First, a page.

With more than 150,000 MSPs globally, winning business, retaining clients, and increasing profitability is a challenge that every MSP needs to address. There are a lot of things you can do to improve relationships with your clients and see the benefits from that reflected in your MRR (monthly recurring revenue). One of the best is cross-selling to existing clients.
It’s easier to have a selling conversation with an existing customer than finding and approaching a new lead and winning brand new business. However, an MSP should never take existing customers for granted. You must put in the work to cross-sell effectively.
Starting The Cross-Selling Conversation
Let’s be clear: Cross-selling differs from upselling—we’ll talk about that at another time—in that it is selling new services to the client, rather than replacing their existing service with a higher-tier. To make that work, you’ll need offerings that complement the client’s existing services. A great way to start the cross-selling conversation is to introduce a new service to the customer. Smart MSPs periodically create new services to offer to their existing customers that complement their core offering. This could, for example, be something that clients have been asking about but which is not in the core offering, such as email protection, vulnerability assessment, or staff security training.
For your cross-selling to succeed, what you’re offering has to benefit the customer. All businesses are going to need a good business case for taking on new expenses. For small and medium business (SMBs), they’re likely to be most conservative in their spending. But if you take the time to talk with the client and understand their concerns and discuss their pain points, you can find ways to help.
Remember, business benefits are not tech specs. They’re things like saving time, saving money, speeding up workflow, or reducing downtime. There is a time to discuss the technical details of what you’re offering, but that’s usually after you’ve determined it addresses a business need. Offer to discuss the technical details if the customer wants to. However, be aware that some SMBs want to know the nuts and bolts, others don’t. Tailor your approach and provide the level of detail that suits their interest.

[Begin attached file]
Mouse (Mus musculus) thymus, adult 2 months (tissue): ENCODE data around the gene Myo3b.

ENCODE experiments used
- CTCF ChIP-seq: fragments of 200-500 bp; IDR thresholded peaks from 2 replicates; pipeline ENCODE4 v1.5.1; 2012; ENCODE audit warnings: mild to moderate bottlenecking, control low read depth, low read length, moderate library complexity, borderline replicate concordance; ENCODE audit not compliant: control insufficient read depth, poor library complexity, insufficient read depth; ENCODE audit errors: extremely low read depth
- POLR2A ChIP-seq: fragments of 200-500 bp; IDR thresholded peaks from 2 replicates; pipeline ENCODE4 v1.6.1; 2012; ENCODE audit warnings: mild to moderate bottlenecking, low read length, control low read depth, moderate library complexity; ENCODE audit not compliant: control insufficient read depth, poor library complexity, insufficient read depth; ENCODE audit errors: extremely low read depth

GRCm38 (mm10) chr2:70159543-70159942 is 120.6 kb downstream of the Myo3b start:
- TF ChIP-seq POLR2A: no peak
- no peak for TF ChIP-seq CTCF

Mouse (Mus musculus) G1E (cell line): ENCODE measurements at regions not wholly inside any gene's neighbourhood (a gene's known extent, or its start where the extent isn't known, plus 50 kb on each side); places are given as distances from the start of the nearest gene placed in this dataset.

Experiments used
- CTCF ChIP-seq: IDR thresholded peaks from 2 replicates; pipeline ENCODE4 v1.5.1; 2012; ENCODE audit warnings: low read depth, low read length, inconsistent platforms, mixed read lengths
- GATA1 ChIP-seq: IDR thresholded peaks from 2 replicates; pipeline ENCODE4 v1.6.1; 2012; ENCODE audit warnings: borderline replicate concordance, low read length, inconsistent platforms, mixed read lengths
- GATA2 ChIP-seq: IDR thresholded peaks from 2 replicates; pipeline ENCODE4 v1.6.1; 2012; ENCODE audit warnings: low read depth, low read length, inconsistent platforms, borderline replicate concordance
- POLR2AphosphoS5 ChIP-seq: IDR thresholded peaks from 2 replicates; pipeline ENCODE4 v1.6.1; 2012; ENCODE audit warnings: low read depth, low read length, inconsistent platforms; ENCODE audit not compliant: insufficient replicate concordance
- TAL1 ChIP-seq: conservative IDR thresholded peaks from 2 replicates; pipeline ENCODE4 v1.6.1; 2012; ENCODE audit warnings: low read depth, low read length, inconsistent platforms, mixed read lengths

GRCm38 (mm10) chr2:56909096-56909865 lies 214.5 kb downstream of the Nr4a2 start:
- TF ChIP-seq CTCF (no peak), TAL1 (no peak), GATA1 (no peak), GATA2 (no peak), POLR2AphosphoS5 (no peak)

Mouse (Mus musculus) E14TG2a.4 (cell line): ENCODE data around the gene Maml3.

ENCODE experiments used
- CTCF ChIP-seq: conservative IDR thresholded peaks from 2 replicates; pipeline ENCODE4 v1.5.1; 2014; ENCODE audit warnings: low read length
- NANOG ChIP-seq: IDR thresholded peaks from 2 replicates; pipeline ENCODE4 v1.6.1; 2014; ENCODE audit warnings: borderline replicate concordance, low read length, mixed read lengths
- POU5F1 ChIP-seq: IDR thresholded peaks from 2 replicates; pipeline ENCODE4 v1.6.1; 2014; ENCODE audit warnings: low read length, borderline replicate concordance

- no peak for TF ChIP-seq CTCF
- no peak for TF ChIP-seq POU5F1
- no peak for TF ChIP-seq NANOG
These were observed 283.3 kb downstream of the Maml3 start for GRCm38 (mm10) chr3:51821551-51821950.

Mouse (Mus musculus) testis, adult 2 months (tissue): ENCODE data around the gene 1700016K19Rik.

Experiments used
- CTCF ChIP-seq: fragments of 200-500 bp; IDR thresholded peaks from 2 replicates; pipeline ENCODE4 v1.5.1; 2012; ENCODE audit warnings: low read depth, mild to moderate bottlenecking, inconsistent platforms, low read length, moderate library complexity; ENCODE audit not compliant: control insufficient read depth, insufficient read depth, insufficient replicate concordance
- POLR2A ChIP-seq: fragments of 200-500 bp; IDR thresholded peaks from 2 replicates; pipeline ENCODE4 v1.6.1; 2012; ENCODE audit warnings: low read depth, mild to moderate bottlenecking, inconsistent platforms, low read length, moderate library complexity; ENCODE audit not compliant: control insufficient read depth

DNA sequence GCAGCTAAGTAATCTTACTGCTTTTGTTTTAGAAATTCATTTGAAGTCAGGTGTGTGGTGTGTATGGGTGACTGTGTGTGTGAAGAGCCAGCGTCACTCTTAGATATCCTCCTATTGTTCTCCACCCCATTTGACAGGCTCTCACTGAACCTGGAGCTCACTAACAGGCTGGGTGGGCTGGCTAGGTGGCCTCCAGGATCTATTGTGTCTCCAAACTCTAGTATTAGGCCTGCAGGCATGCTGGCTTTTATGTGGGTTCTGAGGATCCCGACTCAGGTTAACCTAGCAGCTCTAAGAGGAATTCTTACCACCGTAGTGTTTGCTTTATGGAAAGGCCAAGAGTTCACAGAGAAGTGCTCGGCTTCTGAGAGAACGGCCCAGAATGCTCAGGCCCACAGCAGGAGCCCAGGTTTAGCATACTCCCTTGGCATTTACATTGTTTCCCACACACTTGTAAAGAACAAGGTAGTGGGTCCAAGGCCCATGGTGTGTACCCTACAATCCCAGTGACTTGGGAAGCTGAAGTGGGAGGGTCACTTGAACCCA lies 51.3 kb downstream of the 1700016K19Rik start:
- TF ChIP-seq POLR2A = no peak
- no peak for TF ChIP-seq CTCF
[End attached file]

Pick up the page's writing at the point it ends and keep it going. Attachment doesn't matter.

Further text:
Keeping The Conversation Going
Once you’re talking with the client, you’re going to have to show why what you’re cross-selling is a good business case. Draw on your knowledge. Keep it real—case studies from similar companies are a compelling selling tool. If you have clients that give a testimonial, share those. You might even want to give early-adopters a discount in exchange for a quote to use.
Another way to really make what you’re saying resonate is to find numbers that pop. This could be dollars saved per month, percentage reduction in service calls, increase in MRR, or improved client satisfaction scores. A strong number can really make your selling points stand out.
When it comes to closing the sale, consider offering a promotion or discount. Three months of the new service for free or a 10% off a bundle of services, for example. This gives the client something upfront for trying the service and you’ll make it back in MRR over the long term.
Finally, be prepared to go away empty-handed. Not every selling conversation is going to end with a signed contract. But if you’ve had a good conversation, they’ll be thinking about what you’ve said. They’ll probably discuss it with colleagues. So, if the conversation does not end in a sale, have something to leave with them—a brochure, a link to service information, or even an agreement to talk again.
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Author Josh Pederson is senior director of global product marketing at Malwarebytes. Read more Malwarebytes guest blogs here. Regularly contributed guest blogs are part of MSSP Alert’s sponsorship program.